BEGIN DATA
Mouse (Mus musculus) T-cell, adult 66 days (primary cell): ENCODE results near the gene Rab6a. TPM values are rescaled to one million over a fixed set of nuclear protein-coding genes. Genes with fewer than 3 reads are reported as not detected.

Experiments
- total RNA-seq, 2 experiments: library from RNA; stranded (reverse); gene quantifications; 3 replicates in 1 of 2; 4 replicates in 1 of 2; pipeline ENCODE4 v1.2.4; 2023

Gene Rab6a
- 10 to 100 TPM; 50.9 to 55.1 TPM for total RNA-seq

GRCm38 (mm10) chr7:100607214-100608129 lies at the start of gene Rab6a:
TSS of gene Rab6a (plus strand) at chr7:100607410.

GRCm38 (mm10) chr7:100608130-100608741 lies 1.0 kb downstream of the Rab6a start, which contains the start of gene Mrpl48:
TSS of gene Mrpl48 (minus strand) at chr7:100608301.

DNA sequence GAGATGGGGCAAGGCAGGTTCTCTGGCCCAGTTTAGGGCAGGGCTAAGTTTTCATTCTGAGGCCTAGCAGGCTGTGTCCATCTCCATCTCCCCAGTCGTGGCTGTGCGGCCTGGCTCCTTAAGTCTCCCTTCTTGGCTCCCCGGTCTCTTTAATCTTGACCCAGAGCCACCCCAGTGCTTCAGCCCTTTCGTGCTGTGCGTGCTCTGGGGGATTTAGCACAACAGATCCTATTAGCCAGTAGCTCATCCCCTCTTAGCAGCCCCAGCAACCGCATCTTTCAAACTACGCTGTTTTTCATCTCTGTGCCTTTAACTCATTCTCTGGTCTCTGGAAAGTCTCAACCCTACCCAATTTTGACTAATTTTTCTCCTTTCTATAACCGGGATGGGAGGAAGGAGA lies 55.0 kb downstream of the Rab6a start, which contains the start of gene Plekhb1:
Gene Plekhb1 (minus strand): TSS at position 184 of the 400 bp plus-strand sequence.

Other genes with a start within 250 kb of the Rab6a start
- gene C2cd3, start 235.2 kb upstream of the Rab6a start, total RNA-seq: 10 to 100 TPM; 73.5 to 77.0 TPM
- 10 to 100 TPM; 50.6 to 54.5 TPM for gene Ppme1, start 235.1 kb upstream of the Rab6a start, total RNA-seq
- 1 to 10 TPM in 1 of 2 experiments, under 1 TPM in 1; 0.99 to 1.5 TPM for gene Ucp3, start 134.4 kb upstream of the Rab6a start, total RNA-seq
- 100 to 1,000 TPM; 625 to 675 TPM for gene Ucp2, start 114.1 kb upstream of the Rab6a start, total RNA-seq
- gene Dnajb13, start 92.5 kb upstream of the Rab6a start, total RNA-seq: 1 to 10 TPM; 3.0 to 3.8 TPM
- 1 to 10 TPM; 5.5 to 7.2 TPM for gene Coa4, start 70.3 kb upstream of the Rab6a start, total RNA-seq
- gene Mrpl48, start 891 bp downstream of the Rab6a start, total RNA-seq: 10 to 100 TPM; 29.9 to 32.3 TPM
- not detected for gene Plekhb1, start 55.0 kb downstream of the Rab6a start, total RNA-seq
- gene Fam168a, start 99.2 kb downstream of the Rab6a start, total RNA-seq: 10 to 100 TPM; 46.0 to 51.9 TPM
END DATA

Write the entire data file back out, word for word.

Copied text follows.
Mouse (Mus musculus) T-cell, adult 66 days (primary cell): ENCODE results near the gene Rab6a. TPM values are rescaled to one million over a fixed set of nuclear protein-coding genes. Genes with fewer than 3 reads are reported as not detected.

Experiments
- total RNA-seq, 2 experiments: library from RNA; stranded (reverse); gene quantifications; 3 replicates in 1 of 2; 4 replicates in 1 of 2; pipeline ENCODE4 v1.2.4; 2023

Gene Rab6a
- 10 to 100 TPM; 50.9 to 55.1 TPM for total RNA-seq

GRCm38 (mm10) chr7:100607214-100608129 lies at the start of gene Rab6a:
TSS of gene Rab6a (plus strand) at chr7:100607410.

GRCm38 (mm10) chr7:100608130-100608741 lies 1.0 kb downstream of the Rab6a start, which contains the start of gene Mrpl48:
TSS of gene Mrpl48 (minus strand) at chr7:100608301.

DNA sequence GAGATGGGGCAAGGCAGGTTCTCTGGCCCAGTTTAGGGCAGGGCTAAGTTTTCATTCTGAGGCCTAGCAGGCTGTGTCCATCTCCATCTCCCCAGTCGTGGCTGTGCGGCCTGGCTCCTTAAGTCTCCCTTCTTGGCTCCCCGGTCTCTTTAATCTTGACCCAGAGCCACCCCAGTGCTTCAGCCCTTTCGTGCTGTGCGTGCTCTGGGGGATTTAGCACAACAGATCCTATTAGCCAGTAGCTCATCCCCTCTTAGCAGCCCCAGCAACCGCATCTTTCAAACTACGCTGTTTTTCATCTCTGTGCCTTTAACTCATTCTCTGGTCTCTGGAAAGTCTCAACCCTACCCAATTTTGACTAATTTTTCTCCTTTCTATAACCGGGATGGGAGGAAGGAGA lies 55.0 kb downstream of the Rab6a start, which contains the start of gene Plekhb1:
Gene Plekhb1 (minus strand): TSS at position 184 of the 400 bp plus-strand sequence.

Other genes with a start within 250 kb of the Rab6a start
- gene C2cd3, start 235.2 kb upstream of the Rab6a start, total RNA-seq: 10 to 100 TPM; 73.5 to 77.0 TPM
- 10 to 100 TPM; 50.6 to 54.5 TPM for gene Ppme1, start 235.1 kb upstream of the Rab6a start, total RNA-seq
- 1 to 10 TPM in 1 of 2 experiments, under 1 TPM in 1; 0.99 to 1.5 TPM for gene Ucp3, start 134.4 kb upstream of the Rab6a start, total RNA-seq
- 100 to 1,000 TPM; 625 to 675 TPM for gene Ucp2, start 114.1 kb upstream of the Rab6a start, total RNA-seq
- gene Dnajb13, start 92.5 kb upstream of the Rab6a start, total RNA-seq: 1 to 10 TPM; 3.0 to 3.8 TPM
- 1 to 10 TPM; 5.5 to 7.2 TPM for gene Coa4, start 70.3 kb upstream of the Rab6a start, total RNA-seq
- gene Mrpl48, start 891 bp downstream of the Rab6a start, total RNA-seq: 10 to 100 TPM; 29.9 to 32.3 TPM
- not detected for gene Plekhb1, start 55.0 kb downstream of the Rab6a start, total RNA-seq
- gene Fam168a, start 99.2 kb downstream of the Rab6a start, total RNA-seq: 10 to 100 TPM; 46.0 to 51.9 TPM